For more information about efforts to spare Allen, contact Stop Executions California by calling 510-333-7966 or e-mailing [email protected].

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Don't close San Francisco schools
By Adrienne Johnstone, United Educators San Francisco

SAN FRANCISCO--As Socialist Worker went to press, the San Francisco school board was prepared to vote on another round of school closings.

In addition to six schools closed at the end of last year, the San Francisco Unified School District (SFUSD) is proposing another seven school closings this year. To make matters worse, the superintendent is also asking the board for permission to merge 10 sites and move another 10 to new locations. These changes would affect more than 3,000 students across the city, for a predicted savings of $5 million.

In a district where the superintendent is paid $250,000 a year (plus a housing allowance), teachers and parents find it hard to believe that SFUSD has its budget priorities straight.

Black students make up 40 percent of the student population at the schools on the chopping block. In a district where only 13.7 percent of the students are Black, families are rightly outraged.

At a community rally, one father of an elementary school student told reporters, "It's a slap in the face for these children not to have what our government has promised us. It's appalling to have to fight for our education."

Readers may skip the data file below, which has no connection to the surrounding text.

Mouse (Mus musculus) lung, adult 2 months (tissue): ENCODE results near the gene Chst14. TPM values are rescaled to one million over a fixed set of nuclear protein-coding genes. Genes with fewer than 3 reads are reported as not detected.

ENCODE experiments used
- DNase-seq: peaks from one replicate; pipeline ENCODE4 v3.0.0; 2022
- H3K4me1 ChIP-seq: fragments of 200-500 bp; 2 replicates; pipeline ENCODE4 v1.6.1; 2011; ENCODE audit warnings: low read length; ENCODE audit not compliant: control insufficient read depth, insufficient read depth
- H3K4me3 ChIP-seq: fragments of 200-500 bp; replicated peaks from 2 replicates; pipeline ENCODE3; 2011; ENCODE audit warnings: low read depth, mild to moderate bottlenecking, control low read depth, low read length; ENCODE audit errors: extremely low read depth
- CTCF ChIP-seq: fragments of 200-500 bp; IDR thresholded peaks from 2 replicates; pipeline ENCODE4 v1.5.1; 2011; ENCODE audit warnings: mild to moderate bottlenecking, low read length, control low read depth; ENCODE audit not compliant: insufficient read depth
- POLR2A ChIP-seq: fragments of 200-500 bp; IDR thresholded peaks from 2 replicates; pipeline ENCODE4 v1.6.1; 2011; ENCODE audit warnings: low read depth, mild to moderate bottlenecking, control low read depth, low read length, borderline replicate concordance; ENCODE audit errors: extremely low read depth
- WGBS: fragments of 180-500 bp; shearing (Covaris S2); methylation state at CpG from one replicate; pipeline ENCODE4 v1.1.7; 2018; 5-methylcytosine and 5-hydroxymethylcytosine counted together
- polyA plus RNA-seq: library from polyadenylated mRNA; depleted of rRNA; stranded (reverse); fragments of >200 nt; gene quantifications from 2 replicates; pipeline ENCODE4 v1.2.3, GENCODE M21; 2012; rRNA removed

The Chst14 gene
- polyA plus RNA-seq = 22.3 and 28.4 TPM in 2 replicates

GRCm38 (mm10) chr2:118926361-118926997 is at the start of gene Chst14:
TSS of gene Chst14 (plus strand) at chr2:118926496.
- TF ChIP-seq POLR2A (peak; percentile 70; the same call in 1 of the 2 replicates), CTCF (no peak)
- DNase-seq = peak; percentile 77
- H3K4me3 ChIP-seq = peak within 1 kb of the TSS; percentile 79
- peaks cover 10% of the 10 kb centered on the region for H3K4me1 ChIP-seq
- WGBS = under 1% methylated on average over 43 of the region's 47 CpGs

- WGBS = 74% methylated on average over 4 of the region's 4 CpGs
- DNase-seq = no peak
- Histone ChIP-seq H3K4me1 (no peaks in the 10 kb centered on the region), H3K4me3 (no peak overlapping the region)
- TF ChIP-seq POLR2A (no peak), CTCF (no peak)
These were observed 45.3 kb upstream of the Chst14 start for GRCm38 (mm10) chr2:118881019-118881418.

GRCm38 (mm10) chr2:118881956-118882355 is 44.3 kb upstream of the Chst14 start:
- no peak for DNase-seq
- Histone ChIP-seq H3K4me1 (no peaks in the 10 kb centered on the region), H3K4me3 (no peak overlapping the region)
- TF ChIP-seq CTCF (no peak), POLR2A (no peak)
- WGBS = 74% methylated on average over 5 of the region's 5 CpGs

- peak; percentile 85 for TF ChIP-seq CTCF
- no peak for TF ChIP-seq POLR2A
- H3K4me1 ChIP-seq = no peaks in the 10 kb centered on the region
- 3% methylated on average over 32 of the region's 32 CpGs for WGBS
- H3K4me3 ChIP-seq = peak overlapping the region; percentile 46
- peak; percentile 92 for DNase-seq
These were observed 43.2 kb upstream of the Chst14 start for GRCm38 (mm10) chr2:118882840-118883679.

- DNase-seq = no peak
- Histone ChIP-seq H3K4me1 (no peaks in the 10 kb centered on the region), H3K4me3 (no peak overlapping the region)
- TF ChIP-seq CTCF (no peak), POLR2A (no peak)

San Francisco was recently sited as a district that is rapidly resegregating with 50 of 119 schools considered severely segregated. The picture is even starker if you consider that only 9 percent of SFUSD students are white.

Parents, teachers and community supporters will speak out against the school closings at a January 12 school board vote. The unions representing school workers should join the fight to stop the closings and turn back the tide on our "separate and unequal" schools.

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Protest George Bush
By Lauren Fleer

CHICAGO--Five hundred protesters gathered to greet George W. Bush January 6 as he visited the Chicago Board of Trade and addressed the Economic Club of Chicago on a brief midday tour spotlighting the economy.

Bush heralded the tax cuts secured in his first term and implored Congress to make them permanent. Tax cuts, he said, were responsible for 108,000 new jobs in December and a record-low 4.9 percent unemployment rate.

But as Bush's motorcade passed outside the Hilton, protesters chanted "Fire the liar!" and "Bring the troops home now!" Code Pink members visually demonstrated their call for Bush's impeachment by wearing pink slips on top of their clothes.

Union members from the United Steelworkers of America, the painters and glaziers unions, Communications Workers of America and other unions were present, and voiced truth about the rosy economic conditions Bush was touting inside the hotel. Steelworkers held banners that decried the liquidation of good jobs due to offshoring and called on the president to "Make steel, not war."